"Description begins in the writer's imagination, but should finish in the reader's." ― Stephen King
For a piece of writing to qualify as readable, it needs to posses this basic quality - a good piece of writing has got to be engaging. Leaving the reader spellbound and fascinated can be a bonus, but before it comes to that, it simply needs to hold the reader's attention. And when we mention attention, it is assumed that the attention is positive.
The web of words is spun in the writer's mind, but it needs to be effective (and engaging) enough to trap the reader ever so subtly that it goes unnoticed. Within a heartbeat, the reader is enslaved. In a good way, of course.
"Easy reading is damn hard writing." ― Nathaniel Hawthorne
Isn't it ironic? Writers may often make the mistake of going that extra mile to ensure that their writing sounds highbrow and esoteric. Recondite, even. With their noses in the thesaurus, they bend backwards to make it abstruse and perplexing. Are you a little confused as to where this is going?
Well, the point that's being made here is that complex words don't make a good writer, enjoyable writing does. Also, entwined plot lines have the potential to be interesting, only if they aren't muddled up in confusion. As an aspiring or an introspective writer, you need to double your efforts not to complicate things but to simplify them.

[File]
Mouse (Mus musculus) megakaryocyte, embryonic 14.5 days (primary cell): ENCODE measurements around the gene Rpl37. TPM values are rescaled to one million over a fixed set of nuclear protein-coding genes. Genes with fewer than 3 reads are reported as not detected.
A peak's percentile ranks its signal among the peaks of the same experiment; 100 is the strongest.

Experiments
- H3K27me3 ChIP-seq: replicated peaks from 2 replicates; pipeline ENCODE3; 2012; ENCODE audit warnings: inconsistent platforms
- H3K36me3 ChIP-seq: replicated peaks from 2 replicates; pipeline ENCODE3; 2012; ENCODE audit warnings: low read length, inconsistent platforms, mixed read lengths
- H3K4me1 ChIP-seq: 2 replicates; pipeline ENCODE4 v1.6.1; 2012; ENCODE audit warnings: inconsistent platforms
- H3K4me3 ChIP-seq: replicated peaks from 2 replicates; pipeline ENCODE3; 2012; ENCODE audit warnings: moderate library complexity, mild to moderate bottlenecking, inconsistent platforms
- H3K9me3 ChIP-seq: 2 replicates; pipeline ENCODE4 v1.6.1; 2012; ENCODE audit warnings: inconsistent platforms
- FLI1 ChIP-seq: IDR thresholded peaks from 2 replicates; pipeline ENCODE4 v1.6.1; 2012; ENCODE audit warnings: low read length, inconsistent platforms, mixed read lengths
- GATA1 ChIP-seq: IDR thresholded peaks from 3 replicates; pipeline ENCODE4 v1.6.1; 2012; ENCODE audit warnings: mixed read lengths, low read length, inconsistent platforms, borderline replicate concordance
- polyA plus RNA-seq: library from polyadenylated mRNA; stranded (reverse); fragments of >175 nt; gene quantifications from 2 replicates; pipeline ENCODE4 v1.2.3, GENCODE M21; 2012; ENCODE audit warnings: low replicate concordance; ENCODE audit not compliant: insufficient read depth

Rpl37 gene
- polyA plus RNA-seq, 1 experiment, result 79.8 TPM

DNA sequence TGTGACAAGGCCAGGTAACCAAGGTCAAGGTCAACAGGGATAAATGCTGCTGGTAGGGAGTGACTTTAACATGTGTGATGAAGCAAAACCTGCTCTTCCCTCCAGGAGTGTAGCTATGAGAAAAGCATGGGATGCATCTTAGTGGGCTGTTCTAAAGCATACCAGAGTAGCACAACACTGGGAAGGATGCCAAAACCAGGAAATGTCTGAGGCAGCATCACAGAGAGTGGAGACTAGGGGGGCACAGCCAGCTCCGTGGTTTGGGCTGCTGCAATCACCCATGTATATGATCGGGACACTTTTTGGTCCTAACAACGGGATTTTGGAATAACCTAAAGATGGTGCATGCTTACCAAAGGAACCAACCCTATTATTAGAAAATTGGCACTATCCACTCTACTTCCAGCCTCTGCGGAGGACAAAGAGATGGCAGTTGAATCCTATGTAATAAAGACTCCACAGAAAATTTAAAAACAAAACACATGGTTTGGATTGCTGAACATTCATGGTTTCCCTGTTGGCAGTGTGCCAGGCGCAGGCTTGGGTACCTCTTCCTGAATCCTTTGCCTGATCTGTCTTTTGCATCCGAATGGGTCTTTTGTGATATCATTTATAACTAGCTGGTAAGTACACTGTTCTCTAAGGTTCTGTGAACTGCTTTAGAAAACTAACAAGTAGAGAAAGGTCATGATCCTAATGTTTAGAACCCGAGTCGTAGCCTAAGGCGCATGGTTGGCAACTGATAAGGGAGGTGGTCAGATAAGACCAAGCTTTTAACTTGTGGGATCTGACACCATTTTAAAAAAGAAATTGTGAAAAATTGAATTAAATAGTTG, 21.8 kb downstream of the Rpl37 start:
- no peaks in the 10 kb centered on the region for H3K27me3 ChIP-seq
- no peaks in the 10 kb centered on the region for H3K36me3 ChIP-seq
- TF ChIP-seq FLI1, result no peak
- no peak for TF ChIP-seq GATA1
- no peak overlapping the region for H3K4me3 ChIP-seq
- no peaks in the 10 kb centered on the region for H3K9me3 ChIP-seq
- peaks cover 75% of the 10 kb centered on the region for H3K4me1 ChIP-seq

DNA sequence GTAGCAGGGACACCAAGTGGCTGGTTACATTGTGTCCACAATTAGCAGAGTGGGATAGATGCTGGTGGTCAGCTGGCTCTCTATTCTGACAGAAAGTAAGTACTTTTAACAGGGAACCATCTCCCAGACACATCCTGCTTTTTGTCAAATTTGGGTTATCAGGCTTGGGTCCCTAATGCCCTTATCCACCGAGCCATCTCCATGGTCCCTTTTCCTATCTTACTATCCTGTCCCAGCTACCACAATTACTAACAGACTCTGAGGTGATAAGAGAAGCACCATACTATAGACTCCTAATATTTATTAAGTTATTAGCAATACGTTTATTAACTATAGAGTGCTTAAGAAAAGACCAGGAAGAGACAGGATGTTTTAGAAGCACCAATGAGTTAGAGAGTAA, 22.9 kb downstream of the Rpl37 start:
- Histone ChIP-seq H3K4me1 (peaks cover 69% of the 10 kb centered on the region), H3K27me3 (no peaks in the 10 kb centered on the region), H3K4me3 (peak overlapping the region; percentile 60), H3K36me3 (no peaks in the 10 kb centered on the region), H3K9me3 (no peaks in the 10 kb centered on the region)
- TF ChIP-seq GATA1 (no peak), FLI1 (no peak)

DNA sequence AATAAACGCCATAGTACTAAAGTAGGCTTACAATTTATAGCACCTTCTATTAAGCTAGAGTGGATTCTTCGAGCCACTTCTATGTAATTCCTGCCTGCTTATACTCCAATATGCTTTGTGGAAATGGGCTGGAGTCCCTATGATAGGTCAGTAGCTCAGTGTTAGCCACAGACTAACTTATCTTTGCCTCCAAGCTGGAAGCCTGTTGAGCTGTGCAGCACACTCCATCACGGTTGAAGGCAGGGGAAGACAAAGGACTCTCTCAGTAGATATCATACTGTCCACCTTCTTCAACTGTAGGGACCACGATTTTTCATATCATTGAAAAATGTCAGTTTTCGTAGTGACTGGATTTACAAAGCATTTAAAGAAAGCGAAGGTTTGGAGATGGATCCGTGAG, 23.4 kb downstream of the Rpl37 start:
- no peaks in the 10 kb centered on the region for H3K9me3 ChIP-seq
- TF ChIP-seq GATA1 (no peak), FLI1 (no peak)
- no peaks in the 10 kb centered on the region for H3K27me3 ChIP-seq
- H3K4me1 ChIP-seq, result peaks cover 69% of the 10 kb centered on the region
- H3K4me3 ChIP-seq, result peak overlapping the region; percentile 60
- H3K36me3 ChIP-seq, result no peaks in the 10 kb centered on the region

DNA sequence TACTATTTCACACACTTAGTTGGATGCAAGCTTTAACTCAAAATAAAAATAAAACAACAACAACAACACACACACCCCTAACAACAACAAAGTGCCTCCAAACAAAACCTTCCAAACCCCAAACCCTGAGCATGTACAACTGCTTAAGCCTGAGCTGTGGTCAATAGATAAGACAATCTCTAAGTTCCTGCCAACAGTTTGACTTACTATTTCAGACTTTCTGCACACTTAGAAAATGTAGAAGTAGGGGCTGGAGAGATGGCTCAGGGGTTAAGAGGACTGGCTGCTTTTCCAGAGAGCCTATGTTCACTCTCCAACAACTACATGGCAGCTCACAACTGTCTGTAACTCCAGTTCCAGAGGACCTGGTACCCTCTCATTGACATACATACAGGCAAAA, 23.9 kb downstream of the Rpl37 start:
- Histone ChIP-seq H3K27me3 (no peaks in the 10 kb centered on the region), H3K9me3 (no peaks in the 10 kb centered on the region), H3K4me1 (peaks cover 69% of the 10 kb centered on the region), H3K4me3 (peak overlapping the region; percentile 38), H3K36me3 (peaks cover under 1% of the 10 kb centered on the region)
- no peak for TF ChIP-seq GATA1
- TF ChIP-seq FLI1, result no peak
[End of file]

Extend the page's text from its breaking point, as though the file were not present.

"The good writers touch life often. The mediocre ones run a quick hand over her. The bad ones rape her and leave her for the flies." ― Ray Bradbury
If there is one thing most readers find loathsome, it's got to be pretentiousness. Mind you, even a first timer can spot this quality from a mile across. Overdone writing is to no one's taste, and is eventually spit out for all the right reasons.
Writers who only aim to sensationalize, resort to crassness and cheap gimmicks to lure readers, and end up selling their work in high numbers. So it ain't all bad, of course. But you know for a fact that your writing stays in your name for as long as you live, and even beyond. So, you need to take the call on that.
"Every time I read Pride and Prejudice I want to dig her up and beat her over the skull with her own shin-bone." ― Mark Twain
And finally, good writers never aim to please each and every one in the world. American writer and humorist Mark Twain had a rather well-chronicled score to settle with some writer by the name of Jane Austen, who lived across the pond. Twain criticized Austen's works with the intensity of a schoolboy crushing on her.
Every time I read Pride and Prejudice... does imply that several attempts were made to read it, suggesting that there was more to this saga of hatred. Both Jane Austen and Mr. Twain were widely loved writers. Good writers have to leave their inhibitions behind when they write, because for every Jane Austen, there will always be a certain Mark Twain.
Much as we'd like to ramble on about what makes a good writer, there will be scores of those who defy every point mentioned here, and still go on to charm us with their words. A beautiful piece of prose lies in the eyes of the beholder, after all.